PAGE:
A New Polymer Product from Soy Oil, Not
Petroleum By Jan
Suszkiw May 2, 2008
Hair-care products, wound-care dressings and drug encapsulation
are among the potential uses of new, soy-oil-based polymers known as
"hydrogels," developed by Agricultural Research Service (ARS) scientists in Peoria, Ill.
Liu developed the soy-oil-based hydrogels as a biodegradable alternative to
the synthetic polymers now used, including polyacrylic acid and polyacrylamide.
Soy oil is an appealing raw material to use because it is chemically
versatile, abundant and renewable--meaning the crop can be replanted each year
to renew the supply. In 2006, U.S. farmers planted 76 million acres of
soybeans, equal to about 38 percent of the world's total oilseed production,
notes Erhan. She and Liu both work at ARS'
Center for Agricultural Utilization Research in Peoria.
They first began investigating soy-oil-based hydrogels in 1999 as part
of the Peoria center's mission of exploring new, value-added uses for corn,
soybeans and other Midwest crops. Using a two-step process--ring-opening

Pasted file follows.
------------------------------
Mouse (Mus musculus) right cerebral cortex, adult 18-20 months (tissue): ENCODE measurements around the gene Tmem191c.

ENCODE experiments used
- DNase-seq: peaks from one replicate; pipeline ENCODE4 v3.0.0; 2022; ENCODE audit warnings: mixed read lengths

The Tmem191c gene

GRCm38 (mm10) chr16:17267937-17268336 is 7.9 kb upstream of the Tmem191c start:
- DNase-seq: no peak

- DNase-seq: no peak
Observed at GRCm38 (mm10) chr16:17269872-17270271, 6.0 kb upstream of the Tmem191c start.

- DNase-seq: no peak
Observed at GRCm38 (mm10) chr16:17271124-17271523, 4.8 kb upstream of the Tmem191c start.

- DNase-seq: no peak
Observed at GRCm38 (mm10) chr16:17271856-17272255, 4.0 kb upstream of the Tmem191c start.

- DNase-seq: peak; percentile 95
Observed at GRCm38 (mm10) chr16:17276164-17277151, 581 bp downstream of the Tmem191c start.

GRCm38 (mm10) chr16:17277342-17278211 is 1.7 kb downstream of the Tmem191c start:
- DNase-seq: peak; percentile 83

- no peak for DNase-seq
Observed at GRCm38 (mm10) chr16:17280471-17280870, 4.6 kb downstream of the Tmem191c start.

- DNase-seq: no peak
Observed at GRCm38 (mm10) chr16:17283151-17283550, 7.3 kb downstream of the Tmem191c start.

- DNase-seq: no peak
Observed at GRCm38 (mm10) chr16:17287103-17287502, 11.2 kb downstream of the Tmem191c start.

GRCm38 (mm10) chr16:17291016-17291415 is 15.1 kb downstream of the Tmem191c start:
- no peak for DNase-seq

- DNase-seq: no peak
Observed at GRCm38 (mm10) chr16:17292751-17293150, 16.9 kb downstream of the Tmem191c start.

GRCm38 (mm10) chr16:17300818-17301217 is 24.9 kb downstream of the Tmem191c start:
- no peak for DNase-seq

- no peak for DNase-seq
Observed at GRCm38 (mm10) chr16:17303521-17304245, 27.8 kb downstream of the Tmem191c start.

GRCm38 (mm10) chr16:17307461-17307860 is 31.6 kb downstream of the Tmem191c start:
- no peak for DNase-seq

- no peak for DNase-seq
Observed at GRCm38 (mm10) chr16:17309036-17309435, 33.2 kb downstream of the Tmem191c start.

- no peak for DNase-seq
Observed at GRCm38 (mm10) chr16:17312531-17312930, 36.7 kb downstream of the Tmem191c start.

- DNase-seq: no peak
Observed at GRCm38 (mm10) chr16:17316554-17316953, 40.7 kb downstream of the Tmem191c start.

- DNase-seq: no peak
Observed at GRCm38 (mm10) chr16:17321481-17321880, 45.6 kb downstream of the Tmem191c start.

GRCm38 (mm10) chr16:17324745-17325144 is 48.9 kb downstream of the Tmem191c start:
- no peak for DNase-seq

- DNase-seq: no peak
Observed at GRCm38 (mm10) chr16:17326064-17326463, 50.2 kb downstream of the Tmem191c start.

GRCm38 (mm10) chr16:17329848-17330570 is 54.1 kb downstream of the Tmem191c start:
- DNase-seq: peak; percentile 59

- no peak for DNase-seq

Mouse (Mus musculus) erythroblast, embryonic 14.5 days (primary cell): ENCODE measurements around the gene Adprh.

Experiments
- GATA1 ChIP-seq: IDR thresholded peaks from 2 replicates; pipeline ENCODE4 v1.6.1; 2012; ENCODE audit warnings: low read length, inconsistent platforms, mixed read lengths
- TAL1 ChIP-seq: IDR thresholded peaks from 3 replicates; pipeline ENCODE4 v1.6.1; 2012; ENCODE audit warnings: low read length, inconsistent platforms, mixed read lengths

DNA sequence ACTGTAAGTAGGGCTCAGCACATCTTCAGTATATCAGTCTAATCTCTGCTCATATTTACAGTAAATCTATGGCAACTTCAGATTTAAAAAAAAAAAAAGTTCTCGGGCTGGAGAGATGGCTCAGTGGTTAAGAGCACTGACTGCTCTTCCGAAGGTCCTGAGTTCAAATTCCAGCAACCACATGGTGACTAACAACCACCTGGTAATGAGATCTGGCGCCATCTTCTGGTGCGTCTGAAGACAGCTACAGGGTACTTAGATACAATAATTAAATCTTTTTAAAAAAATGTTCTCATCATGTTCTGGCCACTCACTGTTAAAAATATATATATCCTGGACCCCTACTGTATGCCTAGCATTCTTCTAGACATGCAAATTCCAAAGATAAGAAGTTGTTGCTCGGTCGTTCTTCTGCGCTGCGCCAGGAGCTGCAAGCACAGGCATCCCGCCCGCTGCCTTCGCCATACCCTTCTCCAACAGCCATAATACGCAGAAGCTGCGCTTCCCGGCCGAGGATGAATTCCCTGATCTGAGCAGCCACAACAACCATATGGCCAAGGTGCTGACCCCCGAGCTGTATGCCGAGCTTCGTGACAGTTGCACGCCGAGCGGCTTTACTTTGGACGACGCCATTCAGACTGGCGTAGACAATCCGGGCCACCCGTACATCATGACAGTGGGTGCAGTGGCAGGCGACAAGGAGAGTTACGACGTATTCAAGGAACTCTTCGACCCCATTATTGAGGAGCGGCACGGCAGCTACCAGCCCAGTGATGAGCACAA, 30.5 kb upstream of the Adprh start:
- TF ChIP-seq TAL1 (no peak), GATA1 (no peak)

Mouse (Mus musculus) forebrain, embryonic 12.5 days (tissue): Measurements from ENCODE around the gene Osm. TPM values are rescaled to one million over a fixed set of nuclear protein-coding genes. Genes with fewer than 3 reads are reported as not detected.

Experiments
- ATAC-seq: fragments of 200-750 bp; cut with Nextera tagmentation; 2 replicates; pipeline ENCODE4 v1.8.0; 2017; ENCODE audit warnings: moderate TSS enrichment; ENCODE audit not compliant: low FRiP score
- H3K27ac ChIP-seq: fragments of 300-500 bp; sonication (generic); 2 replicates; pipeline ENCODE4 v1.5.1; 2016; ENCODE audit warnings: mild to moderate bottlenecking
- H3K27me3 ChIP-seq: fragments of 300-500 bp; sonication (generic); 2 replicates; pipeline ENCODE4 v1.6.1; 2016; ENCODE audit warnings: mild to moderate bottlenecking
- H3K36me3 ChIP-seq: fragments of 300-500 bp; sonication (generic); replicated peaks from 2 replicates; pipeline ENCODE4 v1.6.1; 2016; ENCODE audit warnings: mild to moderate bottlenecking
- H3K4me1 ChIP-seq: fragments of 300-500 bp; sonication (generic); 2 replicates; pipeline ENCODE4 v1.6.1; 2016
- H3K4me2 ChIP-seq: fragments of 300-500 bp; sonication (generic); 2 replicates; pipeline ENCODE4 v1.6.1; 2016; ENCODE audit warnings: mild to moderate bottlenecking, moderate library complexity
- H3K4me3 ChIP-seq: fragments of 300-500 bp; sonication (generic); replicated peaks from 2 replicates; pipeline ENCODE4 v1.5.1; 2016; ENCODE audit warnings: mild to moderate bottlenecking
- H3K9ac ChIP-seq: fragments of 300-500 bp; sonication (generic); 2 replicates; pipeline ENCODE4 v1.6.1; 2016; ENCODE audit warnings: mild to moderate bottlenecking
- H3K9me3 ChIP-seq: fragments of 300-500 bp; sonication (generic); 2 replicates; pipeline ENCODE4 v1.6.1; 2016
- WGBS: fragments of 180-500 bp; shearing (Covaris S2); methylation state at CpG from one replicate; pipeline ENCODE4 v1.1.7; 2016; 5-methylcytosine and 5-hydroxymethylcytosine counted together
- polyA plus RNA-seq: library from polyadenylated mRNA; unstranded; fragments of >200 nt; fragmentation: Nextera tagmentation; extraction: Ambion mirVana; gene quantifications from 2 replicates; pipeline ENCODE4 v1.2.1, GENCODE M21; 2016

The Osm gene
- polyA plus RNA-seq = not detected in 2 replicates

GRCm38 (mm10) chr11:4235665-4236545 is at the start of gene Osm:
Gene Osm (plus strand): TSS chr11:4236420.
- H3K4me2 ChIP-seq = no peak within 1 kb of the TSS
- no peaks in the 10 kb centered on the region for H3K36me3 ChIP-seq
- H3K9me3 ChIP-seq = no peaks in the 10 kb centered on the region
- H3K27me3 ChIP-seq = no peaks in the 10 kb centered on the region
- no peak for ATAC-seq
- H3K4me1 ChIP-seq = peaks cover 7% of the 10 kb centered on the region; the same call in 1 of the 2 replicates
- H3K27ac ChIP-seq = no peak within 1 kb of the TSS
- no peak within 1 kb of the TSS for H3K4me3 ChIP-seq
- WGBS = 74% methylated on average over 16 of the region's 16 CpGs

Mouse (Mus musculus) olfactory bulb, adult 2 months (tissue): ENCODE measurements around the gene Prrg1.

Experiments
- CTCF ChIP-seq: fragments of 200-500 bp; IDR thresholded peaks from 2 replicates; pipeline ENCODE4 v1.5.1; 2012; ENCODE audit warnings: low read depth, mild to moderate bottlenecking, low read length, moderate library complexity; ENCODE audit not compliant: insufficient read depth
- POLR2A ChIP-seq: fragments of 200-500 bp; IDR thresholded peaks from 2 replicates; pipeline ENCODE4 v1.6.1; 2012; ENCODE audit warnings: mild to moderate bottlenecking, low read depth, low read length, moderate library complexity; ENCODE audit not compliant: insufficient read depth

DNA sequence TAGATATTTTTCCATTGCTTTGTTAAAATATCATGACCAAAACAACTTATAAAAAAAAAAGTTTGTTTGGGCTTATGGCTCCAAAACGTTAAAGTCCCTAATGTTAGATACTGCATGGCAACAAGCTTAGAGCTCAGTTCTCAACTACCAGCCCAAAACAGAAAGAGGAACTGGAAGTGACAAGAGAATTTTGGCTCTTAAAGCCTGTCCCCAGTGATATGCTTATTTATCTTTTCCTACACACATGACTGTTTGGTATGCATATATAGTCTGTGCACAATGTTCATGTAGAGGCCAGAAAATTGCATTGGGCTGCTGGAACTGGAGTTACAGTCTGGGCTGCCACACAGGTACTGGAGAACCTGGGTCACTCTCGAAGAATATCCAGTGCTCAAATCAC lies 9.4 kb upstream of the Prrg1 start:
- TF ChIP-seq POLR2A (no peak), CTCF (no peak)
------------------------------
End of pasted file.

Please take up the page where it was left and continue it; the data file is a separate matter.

polymerization and hydrolysis--they created a squishy but durable hydrogel
polymer that expands and contracts in response to changes in temperature and
In tests, they observed that the hydrogel's water-absorbing capacity
was lower than that of petroleum-based polymers. But this later proved to be a
plus. In collaboration with Erhan and Liu, a University of Toronto scientist successfully
formulated the hydrogel into nanoparticles that encapsulate the breast cancer
drug doxorubicin. In drug-release experiments, nanoparticle-delivered
doxorubicin proved eight times more toxic to cancerous cell lines than when
lipid-water solutions were used.
Soy proteins are known allergens, but Erhan doesn't anticipate this
posing a problem to the nanoparticles' use as drug-delivery agents. That's
because soy oil's chemical structure is completely changed by the two-step
manufacturing process used to make the hydrogel.
more about the research in the May/June 2008 issue of Agricultural Research
ARS is the U.S. Department of
Agriculture's chief scientific research agency.